Mars Wrigley is the latest advertiser to take a more frank and honest look at breastfeeding in a new Maltesers campaign from the U.K. that focuses on mothers' mental health.
Two new TV spots, which break on International Women's Day but also debut in the run-up to U.K. Mother's Day this Sunday, show new moms sharing their frustration over feeding their babies with friends, in a humorous way that also acknowledges their difficulties. In one, a woman crushes a Malteser with her foot in frustration over her uneven milk supply, while in another a feeding mother experiences some leakage while her mother-in-law tries to "help."
The brand also produced some social ads that highlight the "lighter" and "darker" sides of mothering, acknowledging that sometimes it's OK to ask for help, and aim to break down some of the taboos around mental health issues for mothers.
The ads, created by AMV BBDO and directed by Partizan's Ally Pankiw, were inspired by conversations with real-life mothers. The campaign is part of a partnership between Mars Wrigley and Comic Relief, the U.K. charity.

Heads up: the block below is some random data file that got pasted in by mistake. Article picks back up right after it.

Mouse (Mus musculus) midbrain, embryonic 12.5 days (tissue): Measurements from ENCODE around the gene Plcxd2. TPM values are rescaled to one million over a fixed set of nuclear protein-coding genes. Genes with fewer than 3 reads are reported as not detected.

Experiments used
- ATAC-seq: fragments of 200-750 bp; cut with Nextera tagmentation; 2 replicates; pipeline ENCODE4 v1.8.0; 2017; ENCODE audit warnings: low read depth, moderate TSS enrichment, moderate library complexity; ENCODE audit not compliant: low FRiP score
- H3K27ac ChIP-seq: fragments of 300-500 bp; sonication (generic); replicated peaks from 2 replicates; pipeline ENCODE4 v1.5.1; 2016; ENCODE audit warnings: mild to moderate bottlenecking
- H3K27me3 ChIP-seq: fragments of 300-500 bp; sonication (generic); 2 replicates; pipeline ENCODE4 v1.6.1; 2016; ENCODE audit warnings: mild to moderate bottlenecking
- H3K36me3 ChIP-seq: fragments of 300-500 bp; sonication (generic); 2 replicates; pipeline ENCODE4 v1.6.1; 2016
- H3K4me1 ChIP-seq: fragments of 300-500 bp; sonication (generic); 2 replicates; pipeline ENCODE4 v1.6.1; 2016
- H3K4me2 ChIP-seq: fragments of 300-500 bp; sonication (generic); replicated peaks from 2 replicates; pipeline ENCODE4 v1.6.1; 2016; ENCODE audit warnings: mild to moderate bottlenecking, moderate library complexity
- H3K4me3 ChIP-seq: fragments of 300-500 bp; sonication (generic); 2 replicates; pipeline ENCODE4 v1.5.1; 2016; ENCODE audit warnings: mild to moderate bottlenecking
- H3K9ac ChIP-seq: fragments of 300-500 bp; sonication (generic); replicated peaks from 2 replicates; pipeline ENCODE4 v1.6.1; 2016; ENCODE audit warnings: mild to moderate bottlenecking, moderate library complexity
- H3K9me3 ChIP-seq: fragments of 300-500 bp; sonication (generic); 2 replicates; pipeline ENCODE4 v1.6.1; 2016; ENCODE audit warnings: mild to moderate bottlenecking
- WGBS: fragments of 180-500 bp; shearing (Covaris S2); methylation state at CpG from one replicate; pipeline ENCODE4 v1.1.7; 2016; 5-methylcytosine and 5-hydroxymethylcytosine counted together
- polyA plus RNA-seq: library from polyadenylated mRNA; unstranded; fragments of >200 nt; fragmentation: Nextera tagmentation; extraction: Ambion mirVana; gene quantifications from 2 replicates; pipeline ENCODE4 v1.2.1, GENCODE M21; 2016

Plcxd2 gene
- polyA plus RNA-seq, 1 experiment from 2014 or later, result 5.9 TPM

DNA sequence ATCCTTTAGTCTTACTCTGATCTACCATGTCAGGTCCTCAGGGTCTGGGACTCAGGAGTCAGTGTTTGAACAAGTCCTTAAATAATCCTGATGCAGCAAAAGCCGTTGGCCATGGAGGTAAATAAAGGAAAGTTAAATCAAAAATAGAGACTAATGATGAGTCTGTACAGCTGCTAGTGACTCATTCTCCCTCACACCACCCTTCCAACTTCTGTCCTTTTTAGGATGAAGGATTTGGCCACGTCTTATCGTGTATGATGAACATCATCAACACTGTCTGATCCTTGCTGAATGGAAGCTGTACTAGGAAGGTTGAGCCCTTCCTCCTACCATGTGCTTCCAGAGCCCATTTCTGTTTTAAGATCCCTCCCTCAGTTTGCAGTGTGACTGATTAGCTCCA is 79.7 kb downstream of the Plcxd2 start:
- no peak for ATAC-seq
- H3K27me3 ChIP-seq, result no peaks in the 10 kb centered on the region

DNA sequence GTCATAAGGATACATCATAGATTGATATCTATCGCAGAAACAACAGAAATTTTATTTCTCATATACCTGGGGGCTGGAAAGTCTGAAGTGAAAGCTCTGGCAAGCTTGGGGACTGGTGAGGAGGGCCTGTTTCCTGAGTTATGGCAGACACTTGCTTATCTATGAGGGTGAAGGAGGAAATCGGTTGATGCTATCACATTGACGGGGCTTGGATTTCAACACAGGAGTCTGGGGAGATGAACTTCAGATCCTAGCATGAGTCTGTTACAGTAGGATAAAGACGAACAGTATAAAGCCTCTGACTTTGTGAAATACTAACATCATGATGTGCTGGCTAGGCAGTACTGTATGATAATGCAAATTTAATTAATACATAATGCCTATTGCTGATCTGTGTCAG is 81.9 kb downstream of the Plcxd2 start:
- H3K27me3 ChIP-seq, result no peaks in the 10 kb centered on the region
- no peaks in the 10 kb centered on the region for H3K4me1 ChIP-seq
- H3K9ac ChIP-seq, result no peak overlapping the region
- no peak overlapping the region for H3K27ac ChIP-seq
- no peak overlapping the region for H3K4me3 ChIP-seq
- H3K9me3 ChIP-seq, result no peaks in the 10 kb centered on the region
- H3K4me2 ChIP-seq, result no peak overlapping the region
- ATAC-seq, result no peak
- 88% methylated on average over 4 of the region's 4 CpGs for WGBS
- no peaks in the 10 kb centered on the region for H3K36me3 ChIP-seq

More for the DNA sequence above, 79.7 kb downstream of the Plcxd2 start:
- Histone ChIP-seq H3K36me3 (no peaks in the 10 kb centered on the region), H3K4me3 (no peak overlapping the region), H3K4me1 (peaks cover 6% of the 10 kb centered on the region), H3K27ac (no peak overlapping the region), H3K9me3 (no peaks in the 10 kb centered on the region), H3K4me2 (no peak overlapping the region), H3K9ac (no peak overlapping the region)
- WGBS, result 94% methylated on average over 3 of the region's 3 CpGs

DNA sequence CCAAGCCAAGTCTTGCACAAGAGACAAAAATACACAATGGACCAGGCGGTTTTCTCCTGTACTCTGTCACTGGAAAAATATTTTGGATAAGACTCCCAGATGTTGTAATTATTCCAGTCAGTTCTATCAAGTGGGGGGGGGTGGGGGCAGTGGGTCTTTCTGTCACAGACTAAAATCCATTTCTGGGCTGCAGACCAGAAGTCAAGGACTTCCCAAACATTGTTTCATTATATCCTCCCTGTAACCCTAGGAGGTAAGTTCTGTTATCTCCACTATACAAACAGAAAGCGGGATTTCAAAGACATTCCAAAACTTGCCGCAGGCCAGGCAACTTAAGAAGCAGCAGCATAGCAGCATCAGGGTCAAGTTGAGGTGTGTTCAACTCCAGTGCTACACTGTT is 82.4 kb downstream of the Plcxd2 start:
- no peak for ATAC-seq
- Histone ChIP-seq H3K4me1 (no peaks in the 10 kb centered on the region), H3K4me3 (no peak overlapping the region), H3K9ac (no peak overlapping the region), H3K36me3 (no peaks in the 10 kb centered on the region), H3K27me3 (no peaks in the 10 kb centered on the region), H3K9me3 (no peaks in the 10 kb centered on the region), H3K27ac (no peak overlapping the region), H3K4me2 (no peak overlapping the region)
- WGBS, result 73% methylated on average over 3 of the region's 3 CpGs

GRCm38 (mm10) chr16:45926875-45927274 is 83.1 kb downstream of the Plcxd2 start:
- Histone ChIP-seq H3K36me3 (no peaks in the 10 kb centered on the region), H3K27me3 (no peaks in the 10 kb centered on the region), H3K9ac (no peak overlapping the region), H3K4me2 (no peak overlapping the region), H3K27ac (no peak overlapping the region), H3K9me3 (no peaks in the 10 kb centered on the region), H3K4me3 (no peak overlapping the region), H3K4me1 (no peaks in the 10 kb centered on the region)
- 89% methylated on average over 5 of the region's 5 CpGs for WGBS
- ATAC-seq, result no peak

Maltesers' campaign follows hot on the heels of commercials from Frida Mom and Tommee Tippee that also took a frank look at breastfeeding. And its focus on mental health looks particularly timely, given the revelations from Meghan Markle today during her Oprah interview, about her mental health during her pregnancy.
"Be it our own experiences or the experiences of our friends, family or partners, we know that maternal mental health impacts so many women during and after pregnancy. However, it is rarely talked about and widely considered taboo," said Maltesers Brand Director Leah Dycke, in a statement.
"Our culture conditions people to have strong opinions on what is acceptable and not acceptable for women to feel while being a mother," added Polina Zabrodskaya, executive creative director, AMV BBDO. "The more you are pressured to act blissfully happy, the harder it becomes to reach out for support. We hope this campaign helps to normalize the experiences so many women go through. We were lucky to have such a knowledgeable team of experts working with us closely and a female director pushing for what’s true and what’s real.”